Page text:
The Artist as a Catalyst

26 05 2013


I have been a fan of Billy Brag ever since hearing “New England” and “Sexuality” for the first time. He has the soul of a folk singer and the fire of a punk rocker. Not many musicians that I can think of embody the focus, smarts, talent and sheer fortitude that Billy Bragg does. When I realized that he happened to be the guest on WTF, the podcast that is led by Marc Maron, I was really excited to listen.

Regardless of your politics, it is hard not to listen to him and respect his point of views and the down-to-earth approach that he has built over the years to support them. In part of the interview, he was talking about one of the first experiences he had as a younger man (he is 55 now) where her realized that he was going to have a role not only as a musician, but also as an activist. It was during the mining strikes in England in opposition to the full force of Margaret Thatcher and what ultimately resulted in a minimization of power of the collective labor at that time.

When discussing it, Billy said something to the effect that he learned that music, musicians, artists cannot necessarily change the world but they are the ones that bring things to the forefront so those individuals in the audience, listening etc can advocate for and ultimately drive change.

I thought this was so spot on. I think the type of artist that draws me in is the one that really challenges my beliefs, makes me think and ultimately may change the way I might approach others around me – in my personal life, at work, or even strangers I meet. Musicians, comedians, painters, writers – they all have the ability to deliver messages subtly (or not so subtly) in a way that creates a new way of interpreting the world. This is incredibly empowering.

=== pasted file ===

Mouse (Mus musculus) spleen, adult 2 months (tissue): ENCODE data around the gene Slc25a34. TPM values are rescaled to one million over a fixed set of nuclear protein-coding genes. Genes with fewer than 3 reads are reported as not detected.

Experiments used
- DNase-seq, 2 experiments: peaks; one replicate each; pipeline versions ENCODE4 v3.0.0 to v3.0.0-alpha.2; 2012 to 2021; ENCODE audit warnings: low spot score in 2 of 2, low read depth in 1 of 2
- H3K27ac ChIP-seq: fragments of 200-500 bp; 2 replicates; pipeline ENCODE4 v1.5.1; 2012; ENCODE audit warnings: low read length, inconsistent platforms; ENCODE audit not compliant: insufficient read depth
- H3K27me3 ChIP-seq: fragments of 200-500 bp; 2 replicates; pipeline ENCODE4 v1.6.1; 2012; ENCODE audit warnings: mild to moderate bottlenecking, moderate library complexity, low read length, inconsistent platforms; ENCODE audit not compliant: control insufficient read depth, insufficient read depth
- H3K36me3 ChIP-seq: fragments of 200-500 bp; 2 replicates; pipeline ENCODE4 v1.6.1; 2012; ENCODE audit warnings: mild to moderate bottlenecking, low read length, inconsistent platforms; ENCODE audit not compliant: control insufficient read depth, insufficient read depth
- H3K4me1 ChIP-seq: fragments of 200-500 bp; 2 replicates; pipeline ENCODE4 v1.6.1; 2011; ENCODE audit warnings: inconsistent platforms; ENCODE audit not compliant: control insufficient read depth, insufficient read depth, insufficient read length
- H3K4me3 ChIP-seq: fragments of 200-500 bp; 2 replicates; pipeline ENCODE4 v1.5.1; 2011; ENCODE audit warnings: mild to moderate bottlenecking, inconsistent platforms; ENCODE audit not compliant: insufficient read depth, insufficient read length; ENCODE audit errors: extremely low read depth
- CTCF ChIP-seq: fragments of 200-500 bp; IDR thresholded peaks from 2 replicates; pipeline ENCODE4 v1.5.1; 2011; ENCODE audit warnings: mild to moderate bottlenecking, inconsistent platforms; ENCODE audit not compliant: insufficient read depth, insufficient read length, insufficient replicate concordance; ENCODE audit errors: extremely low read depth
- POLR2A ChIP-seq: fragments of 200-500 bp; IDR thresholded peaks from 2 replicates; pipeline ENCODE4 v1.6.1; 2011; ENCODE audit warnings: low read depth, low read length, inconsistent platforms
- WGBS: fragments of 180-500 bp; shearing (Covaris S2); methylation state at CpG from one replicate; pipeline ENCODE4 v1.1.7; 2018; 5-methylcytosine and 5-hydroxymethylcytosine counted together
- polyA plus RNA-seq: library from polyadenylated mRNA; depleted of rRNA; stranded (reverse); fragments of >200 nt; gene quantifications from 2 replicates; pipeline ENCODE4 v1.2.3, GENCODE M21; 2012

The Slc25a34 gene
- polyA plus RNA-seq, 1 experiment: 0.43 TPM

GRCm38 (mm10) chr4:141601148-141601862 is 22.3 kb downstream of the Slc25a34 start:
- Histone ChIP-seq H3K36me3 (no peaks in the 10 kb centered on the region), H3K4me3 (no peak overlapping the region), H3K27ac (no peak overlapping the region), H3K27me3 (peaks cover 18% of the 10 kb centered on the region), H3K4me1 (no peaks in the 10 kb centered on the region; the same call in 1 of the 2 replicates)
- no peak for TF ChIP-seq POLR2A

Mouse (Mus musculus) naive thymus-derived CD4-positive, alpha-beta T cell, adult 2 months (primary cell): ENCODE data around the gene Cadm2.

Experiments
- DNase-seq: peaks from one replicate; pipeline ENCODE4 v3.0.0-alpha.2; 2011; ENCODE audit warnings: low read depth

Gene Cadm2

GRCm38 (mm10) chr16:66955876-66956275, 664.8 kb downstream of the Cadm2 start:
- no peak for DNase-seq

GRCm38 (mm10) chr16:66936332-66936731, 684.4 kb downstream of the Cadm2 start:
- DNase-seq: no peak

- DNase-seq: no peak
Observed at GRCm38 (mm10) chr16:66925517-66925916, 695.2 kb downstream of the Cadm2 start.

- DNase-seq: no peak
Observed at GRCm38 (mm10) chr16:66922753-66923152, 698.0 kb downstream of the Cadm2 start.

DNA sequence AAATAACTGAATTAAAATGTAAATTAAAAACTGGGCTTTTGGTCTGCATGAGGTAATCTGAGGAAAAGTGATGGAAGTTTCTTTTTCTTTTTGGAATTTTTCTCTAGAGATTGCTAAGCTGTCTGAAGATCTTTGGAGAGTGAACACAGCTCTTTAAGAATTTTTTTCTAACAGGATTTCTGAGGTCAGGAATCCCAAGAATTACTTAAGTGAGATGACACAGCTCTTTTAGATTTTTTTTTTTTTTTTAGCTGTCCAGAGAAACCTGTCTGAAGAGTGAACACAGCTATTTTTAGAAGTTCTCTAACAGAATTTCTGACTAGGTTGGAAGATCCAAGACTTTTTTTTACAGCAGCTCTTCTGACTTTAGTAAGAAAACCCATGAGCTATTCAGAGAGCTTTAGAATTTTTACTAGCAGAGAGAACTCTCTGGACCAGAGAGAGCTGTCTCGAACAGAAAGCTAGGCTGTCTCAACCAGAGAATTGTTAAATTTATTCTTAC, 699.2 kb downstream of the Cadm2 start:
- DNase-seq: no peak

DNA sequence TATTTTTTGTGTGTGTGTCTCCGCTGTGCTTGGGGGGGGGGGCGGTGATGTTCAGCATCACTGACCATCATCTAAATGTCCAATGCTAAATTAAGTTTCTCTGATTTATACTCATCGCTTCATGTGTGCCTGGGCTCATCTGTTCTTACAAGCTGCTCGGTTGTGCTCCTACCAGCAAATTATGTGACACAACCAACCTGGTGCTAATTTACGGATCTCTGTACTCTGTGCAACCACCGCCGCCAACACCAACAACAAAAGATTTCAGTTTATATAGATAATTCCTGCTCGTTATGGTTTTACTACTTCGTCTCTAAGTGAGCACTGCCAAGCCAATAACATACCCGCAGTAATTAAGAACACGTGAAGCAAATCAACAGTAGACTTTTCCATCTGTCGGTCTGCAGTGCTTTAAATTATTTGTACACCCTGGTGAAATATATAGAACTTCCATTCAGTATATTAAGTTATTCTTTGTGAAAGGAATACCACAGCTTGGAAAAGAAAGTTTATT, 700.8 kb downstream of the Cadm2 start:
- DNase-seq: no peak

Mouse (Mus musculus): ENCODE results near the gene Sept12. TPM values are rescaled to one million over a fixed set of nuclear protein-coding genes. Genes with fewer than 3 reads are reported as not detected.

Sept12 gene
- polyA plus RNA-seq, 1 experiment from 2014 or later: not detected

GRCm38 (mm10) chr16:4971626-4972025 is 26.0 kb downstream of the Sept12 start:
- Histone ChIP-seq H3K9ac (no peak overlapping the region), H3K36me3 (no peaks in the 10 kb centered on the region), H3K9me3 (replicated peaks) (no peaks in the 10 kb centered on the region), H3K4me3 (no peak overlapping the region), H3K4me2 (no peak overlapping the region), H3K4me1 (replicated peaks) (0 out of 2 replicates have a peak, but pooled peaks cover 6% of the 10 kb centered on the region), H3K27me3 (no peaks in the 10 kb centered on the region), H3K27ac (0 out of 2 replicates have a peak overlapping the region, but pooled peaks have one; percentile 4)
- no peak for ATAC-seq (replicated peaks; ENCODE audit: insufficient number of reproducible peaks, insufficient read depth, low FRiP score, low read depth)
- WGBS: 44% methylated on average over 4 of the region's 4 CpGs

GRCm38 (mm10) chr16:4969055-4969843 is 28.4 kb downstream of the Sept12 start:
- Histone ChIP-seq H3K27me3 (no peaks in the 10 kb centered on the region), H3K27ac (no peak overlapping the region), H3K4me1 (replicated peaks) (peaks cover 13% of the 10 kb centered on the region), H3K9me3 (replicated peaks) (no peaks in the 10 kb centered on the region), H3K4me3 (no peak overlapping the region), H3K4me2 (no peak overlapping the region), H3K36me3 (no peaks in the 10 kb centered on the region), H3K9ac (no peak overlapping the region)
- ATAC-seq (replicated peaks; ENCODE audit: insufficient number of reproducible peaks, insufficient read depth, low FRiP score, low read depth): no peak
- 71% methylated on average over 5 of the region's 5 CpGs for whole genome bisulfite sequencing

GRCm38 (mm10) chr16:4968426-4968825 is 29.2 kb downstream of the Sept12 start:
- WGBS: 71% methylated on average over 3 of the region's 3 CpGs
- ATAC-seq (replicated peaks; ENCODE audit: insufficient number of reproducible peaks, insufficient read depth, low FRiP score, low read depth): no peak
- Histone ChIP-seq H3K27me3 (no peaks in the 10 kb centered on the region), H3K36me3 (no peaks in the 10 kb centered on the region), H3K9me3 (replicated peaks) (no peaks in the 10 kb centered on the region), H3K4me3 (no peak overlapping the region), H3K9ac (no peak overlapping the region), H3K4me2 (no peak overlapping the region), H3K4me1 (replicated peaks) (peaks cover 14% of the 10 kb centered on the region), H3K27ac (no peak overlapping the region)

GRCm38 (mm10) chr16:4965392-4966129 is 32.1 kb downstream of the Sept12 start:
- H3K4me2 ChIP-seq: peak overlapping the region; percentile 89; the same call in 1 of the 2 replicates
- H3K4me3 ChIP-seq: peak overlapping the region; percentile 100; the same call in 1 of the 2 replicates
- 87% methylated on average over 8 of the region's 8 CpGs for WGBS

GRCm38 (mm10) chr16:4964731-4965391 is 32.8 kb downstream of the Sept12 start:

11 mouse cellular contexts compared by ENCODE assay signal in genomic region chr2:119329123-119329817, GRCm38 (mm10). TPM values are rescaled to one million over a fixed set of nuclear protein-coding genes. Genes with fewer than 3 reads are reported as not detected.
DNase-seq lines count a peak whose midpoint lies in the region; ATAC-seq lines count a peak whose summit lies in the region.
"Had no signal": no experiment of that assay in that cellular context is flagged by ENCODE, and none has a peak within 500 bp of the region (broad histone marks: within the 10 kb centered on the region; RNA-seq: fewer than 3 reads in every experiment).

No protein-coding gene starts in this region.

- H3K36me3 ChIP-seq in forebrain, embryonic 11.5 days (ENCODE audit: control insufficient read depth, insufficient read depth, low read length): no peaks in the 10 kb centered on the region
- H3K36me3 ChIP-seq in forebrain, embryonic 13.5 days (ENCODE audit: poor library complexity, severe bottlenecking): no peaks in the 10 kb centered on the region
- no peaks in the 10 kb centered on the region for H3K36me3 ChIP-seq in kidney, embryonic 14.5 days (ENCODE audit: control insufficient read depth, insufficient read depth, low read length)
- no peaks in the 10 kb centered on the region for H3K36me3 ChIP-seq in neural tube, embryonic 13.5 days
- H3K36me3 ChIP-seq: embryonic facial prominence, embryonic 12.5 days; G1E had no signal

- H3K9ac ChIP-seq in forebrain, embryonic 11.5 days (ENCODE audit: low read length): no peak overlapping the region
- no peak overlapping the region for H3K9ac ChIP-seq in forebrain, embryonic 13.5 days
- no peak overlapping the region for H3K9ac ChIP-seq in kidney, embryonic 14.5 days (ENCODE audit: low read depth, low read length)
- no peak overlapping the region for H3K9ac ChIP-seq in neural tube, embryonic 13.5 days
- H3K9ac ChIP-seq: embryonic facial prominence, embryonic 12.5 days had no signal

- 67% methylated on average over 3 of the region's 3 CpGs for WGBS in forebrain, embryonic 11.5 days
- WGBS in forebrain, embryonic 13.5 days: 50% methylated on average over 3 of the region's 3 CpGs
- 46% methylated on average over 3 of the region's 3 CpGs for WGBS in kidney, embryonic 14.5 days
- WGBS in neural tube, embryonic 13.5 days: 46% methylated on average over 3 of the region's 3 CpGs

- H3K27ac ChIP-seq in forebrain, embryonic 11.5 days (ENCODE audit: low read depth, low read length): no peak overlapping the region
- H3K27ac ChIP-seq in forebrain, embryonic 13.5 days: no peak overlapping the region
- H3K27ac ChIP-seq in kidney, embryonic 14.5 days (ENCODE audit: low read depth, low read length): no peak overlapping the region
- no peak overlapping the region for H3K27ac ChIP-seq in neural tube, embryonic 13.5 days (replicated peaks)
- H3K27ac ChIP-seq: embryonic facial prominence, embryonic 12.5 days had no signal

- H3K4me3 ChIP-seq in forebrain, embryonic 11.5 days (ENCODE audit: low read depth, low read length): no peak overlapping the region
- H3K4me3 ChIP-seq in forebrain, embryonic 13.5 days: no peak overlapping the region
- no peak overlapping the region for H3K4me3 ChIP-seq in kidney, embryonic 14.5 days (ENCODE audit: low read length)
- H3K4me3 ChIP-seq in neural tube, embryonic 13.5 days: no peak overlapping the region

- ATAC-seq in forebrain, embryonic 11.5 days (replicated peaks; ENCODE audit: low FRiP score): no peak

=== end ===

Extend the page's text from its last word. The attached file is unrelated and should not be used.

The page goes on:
I am not sure comedy does this with a well placed fart joke but I do think there are some really prolific comedians who provide a unique take on the world and continue to make us rethink the world and catalyze us to ultimately move toward transformation – of ourselves and our world. That being said,sometimes, a fart joke is just a fart joke.


The Miseducation of Marc Kaye (or is it those who don’t “get” what we’re doing with this comedy thing?)

24 05 2013


I have noticed something interesting about the “world of comedy” as it is sometimes referred to – there are a lot of misconceptions and misunderstandings about both it and those that choose to participate.

It is interesting that there seems to be a yet-to-be fully developed comprehension or respect by those who are not part of it. I think a lot of it has to do with those who profess to be “serious about comedy” yet exacerbate already long-held preconceived notions about what it really is all about. These comics often perpetuate stereotypes that work against so many of us who are struggling to find something more.

I am here to help – mainly those of you who, like me, are trying to build something, though it may not be clear what it is or if it will ever come to fruition. That is not the point. The point is that for those of us who are taking this seriously – as serious as any business – it’s time to set the record straight for our friends, families and colleagues who might not get it (yet).

  1. This is work and a lot of times, it’s not much fun. I don’t necessarily want to go to open mics but these are one of the only opportunities to practice routines, wording, crowd reaction, technique, network and otherwise learn what to do or what not to do. I am not hanging out, getting drunk, getting stoned or otherwise necessarily having fun. Yes, there are those who are doing that. The serious ones, however, are trying to take small steps forward so that we won’t have to rely on practicing in a room in front of 20 other comics only.